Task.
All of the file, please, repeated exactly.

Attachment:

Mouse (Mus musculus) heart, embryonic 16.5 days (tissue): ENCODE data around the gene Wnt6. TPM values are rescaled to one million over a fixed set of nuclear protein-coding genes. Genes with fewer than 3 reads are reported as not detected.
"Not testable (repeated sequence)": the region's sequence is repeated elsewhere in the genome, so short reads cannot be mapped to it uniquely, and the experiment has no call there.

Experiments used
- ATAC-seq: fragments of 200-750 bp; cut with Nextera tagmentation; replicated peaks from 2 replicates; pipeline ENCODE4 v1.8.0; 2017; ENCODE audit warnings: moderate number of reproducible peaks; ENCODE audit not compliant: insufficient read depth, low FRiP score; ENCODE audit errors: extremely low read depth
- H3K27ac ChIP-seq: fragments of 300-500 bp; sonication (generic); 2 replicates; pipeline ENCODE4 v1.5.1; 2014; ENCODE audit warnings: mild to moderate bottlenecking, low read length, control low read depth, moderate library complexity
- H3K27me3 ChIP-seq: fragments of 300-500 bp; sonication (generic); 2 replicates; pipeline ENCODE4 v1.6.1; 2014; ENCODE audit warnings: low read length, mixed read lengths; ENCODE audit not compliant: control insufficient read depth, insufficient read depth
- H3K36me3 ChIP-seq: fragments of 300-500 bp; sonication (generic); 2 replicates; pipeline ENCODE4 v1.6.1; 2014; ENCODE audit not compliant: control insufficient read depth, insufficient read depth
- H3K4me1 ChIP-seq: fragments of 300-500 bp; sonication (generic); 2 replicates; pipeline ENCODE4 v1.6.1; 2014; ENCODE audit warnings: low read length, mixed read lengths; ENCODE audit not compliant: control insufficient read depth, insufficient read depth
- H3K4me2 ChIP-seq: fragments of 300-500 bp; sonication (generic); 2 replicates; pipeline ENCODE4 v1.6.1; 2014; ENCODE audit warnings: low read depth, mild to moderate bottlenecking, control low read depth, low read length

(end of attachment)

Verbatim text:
Mouse (Mus musculus) heart, embryonic 16.5 days (tissue): ENCODE data around the gene Wnt6. TPM values are rescaled to one million over a fixed set of nuclear protein-coding genes. Genes with fewer than 3 reads are reported as not detected.
"Not testable (repeated sequence)": the region's sequence is repeated elsewhere in the genome, so short reads cannot be mapped to it uniquely, and the experiment has no call there.

Experiments used
- ATAC-seq: fragments of 200-750 bp; cut with Nextera tagmentation; replicated peaks from 2 replicates; pipeline ENCODE4 v1.8.0; 2017; ENCODE audit warnings: moderate number of reproducible peaks; ENCODE audit not compliant: insufficient read depth, low FRiP score; ENCODE audit errors: extremely low read depth
- H3K27ac ChIP-seq: fragments of 300-500 bp; sonication (generic); 2 replicates; pipeline ENCODE4 v1.5.1; 2014; ENCODE audit warnings: mild to moderate bottlenecking, low read length, control low read depth, moderate library complexity
- H3K27me3 ChIP-seq: fragments of 300-500 bp; sonication (generic); 2 replicates; pipeline ENCODE4 v1.6.1; 2014; ENCODE audit warnings: low read length, mixed read lengths; ENCODE audit not compliant: control insufficient read depth, insufficient read depth
- H3K36me3 ChIP-seq: fragments of 300-500 bp; sonication (generic); 2 replicates; pipeline ENCODE4 v1.6.1; 2014; ENCODE audit not compliant: control insufficient read depth, insufficient read depth
- H3K4me1 ChIP-seq: fragments of 300-500 bp; sonication (generic); 2 replicates; pipeline ENCODE4 v1.6.1; 2014; ENCODE audit warnings: low read length, mixed read lengths; ENCODE audit not compliant: control insufficient read depth, insufficient read depth
- H3K4me2 ChIP-seq: fragments of 300-500 bp; sonication (generic); 2 replicates; pipeline ENCODE4 v1.6.1; 2014; ENCODE audit warnings: low read depth, mild to moderate bottlenecking, control low read depth, low read length